The president vowed to punish those responsible for the deaths, but on Wednesday, Mar. 29, he accused the media of "sensationalism" and "trafficking in human suffering." @El_Universal_Mx/Twitter/

Mexico's President Andrés Manuel López Obrador said on Tuesday that he had written to China's Xi Jinping regarding fentanyl production.

Obrador urged his Chinese counterpart to help in controlling shipments of fentanyl, reported the Associated Press.

Mexico's president also complained of "rude" pressure from the U.S. to stop the drug trade.

Obrador had previously said that fentanyl is America's problem and is caused by "a lack of hugs" in families in the U.S.

On Tuesday, he went further and vented in a letter to Jinping about "rude threats" from U.S. legislators over the drug trade.

Obrador mentioned the calls in America to designate drug gangs in Mexico as terrorist organizations.

Obrador wrote to the Chinese leader in the letter published Tuesday that unjustly, the U.S. is blaming Mexico for problems that in "large measure have to do with their loss of values and their welfare crisis."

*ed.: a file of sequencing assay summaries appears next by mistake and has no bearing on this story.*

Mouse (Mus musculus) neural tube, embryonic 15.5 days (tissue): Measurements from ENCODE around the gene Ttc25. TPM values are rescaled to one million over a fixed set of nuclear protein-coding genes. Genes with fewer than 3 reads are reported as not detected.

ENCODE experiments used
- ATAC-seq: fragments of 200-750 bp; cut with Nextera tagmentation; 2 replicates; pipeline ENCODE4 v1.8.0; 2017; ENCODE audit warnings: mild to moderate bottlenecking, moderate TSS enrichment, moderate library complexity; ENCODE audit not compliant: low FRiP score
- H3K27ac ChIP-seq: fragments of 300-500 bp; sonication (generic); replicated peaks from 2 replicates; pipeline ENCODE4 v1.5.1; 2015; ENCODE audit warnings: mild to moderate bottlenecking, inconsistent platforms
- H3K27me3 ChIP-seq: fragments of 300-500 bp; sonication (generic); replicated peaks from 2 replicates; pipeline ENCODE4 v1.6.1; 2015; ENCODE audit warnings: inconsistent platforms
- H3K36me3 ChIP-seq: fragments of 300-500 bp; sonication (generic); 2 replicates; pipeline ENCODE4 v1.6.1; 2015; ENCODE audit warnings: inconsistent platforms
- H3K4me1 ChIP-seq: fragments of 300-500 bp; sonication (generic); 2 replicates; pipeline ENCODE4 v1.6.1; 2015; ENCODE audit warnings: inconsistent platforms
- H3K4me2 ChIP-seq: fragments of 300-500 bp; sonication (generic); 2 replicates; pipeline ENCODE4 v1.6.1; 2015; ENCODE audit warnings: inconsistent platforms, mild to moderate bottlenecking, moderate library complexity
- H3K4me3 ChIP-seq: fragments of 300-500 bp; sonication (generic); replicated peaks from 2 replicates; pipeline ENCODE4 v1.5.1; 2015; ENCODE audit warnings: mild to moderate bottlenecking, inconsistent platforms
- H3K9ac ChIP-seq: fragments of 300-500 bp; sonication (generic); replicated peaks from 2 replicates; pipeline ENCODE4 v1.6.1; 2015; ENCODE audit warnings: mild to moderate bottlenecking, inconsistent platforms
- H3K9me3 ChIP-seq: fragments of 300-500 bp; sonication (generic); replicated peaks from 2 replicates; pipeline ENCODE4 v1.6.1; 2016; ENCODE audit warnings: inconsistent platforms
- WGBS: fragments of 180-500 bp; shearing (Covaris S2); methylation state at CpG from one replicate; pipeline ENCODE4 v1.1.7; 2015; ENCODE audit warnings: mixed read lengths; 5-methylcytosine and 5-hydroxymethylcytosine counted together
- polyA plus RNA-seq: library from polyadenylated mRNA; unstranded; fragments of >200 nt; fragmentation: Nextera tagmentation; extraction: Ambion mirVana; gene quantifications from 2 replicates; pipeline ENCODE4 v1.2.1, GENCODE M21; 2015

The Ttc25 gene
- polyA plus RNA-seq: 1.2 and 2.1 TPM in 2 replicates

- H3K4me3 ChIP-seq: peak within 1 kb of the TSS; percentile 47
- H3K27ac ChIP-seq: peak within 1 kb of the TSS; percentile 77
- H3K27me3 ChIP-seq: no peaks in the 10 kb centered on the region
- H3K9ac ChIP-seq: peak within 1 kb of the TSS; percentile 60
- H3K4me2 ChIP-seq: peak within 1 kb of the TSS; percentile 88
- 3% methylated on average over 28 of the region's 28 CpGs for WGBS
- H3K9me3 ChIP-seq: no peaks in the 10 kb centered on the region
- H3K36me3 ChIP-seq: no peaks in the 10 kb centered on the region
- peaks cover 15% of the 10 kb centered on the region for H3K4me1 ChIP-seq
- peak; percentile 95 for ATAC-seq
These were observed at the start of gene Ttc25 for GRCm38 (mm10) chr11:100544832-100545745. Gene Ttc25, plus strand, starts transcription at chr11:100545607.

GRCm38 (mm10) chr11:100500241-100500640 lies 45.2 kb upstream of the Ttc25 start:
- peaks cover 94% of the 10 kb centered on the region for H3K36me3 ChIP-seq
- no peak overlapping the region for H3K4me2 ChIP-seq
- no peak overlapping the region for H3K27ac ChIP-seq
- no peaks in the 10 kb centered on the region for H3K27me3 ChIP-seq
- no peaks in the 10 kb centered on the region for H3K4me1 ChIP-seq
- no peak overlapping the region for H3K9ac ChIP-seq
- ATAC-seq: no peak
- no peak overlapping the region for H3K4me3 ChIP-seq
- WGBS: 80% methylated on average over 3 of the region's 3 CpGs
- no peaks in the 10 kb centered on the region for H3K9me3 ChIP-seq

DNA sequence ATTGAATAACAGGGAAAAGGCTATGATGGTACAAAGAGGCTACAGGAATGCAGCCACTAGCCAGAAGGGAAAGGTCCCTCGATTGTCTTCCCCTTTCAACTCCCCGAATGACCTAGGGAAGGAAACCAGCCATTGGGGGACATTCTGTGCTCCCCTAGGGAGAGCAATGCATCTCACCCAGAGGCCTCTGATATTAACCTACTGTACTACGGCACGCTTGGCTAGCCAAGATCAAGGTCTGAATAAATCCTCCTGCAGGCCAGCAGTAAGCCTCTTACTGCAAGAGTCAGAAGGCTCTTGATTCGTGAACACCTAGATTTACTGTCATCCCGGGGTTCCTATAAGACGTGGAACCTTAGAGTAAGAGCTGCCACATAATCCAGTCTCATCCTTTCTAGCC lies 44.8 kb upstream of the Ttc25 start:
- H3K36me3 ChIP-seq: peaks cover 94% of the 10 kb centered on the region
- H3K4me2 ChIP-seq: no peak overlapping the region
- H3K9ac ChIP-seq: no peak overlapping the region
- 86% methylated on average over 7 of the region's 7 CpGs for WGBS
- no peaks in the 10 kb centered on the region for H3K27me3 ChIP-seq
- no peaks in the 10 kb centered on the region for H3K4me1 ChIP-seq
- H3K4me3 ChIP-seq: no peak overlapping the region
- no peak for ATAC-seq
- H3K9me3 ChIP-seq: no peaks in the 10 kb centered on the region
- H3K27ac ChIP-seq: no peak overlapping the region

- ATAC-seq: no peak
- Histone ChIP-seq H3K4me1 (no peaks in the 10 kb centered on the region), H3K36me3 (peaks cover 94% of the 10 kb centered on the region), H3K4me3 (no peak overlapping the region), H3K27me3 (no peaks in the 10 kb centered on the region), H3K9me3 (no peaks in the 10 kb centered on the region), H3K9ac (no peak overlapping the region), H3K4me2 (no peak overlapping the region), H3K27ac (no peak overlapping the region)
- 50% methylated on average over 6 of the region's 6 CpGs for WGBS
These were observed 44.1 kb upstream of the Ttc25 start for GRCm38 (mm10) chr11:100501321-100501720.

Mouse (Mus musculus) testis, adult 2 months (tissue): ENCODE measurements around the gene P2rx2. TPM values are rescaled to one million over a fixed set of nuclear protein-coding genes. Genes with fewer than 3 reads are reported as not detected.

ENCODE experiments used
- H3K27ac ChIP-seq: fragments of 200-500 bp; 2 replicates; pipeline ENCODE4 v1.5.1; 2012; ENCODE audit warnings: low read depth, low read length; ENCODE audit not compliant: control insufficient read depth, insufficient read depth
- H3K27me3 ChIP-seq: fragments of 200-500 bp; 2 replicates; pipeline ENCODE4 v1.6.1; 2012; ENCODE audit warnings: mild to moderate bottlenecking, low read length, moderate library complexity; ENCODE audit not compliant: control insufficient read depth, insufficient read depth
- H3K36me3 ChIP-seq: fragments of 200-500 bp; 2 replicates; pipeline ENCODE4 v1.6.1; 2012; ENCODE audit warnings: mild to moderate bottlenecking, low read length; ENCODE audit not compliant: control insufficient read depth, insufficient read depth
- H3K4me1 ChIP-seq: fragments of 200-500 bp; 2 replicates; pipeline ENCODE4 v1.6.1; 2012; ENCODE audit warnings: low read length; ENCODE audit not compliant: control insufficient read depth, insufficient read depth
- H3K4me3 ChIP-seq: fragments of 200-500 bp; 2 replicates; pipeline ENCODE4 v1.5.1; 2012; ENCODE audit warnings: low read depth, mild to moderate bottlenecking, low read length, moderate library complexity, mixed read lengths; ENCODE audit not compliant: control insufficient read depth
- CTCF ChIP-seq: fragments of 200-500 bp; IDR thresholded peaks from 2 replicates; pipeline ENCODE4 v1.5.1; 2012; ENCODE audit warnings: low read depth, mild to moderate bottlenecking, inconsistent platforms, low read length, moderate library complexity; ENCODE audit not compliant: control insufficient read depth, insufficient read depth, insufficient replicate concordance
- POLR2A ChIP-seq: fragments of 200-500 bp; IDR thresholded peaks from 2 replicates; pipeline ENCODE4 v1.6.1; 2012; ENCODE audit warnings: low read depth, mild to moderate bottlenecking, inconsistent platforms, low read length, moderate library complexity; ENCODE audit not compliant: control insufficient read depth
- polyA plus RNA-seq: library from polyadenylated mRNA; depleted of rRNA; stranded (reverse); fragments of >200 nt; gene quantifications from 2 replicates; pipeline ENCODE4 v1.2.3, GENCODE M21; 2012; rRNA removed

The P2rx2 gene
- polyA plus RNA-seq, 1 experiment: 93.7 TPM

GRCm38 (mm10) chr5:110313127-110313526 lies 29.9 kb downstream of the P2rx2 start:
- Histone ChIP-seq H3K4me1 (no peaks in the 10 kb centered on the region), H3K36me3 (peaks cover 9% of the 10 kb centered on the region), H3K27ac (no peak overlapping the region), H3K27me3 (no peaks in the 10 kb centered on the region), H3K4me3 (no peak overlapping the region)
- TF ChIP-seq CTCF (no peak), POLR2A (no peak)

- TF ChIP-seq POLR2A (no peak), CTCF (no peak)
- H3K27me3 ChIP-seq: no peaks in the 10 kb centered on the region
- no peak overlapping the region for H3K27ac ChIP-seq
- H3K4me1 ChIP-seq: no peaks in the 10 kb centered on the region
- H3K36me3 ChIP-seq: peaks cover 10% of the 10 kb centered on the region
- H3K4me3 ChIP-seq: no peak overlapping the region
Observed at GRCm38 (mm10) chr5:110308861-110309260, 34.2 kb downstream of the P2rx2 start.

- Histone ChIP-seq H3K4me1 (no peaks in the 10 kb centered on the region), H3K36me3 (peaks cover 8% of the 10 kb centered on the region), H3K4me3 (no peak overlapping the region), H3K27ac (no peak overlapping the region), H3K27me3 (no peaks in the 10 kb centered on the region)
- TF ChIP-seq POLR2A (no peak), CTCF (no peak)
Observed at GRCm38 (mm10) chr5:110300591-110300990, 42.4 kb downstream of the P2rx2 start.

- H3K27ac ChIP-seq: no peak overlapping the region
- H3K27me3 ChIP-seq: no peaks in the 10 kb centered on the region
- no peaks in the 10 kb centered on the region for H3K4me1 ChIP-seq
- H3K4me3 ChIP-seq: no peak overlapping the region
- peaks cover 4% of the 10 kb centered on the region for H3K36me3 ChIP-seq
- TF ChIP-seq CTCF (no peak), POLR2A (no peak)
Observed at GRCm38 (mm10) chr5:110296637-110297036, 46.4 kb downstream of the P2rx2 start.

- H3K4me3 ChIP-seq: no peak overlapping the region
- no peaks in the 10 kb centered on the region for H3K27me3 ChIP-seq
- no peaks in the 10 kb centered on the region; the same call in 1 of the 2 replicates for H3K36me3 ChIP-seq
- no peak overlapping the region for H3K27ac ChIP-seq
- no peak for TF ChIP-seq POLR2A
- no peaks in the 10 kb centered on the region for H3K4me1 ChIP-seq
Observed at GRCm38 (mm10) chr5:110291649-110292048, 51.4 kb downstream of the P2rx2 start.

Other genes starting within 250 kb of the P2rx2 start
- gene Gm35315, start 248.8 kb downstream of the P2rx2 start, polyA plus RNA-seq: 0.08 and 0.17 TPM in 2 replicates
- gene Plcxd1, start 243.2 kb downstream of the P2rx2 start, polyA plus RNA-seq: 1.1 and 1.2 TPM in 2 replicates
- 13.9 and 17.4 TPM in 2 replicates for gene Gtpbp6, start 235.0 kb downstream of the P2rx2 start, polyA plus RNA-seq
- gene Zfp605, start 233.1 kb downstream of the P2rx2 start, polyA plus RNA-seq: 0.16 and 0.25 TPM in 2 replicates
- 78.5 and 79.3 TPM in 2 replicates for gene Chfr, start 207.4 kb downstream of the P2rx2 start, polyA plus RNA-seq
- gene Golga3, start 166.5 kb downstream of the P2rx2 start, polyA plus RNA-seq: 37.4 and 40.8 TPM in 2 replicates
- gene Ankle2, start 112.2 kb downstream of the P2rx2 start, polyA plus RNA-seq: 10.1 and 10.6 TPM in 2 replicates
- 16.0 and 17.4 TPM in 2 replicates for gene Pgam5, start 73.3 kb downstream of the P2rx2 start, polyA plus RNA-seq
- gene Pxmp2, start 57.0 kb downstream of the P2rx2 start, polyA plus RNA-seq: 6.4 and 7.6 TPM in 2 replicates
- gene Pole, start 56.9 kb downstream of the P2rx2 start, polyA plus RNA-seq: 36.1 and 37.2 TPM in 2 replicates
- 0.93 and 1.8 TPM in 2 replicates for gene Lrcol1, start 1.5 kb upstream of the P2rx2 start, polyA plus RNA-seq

Later, he brought up China's exports of fentanyl precursors. He asked Jinping to help in stopping shipments of chemicals that drug cartels in Mexico import from China.

He wrote that the letter was not to ask for Jinping's help on these "rude threats, but to ask you for humanitarian reasons to help us by controlling the shipments of fentanyl."

The Asian country has taken some steps to limit exports of fentanyl. But it has mislabeled precursor chemicals or they are harder to detect, and they continue to come out of Chinese factories.

Obrador has denied that fentanyl is produced in his country. But people from his administration have acknowledged finding labs where it is produced. The dozens of labs are mainly in the northern state of Sinaloa.

According to Reuters, fentanyl has been blamed for fueling a rise in overdose deaths in America. It's Republican lawmakers who have especially accused Mexico of not succeeding in stopping drug cartels from producing and moving it to the U.S.

At the forefront of U.S. pressure on Mexico is Republican Senator Lindsey Graham. On Monday, he said that he would propose legislation on fentanyl. It would include designating drug cartels in Mexico as foreign terrorist organizations, reported NBC News.

Countering the fentanyl threat was a top priority, said Mexican Foreign Minister Marcelo Ebrard.

He pushed back against Graham's criticism and said that most of the people arrested in the U.S. for trafficking fentanyl are Americans.

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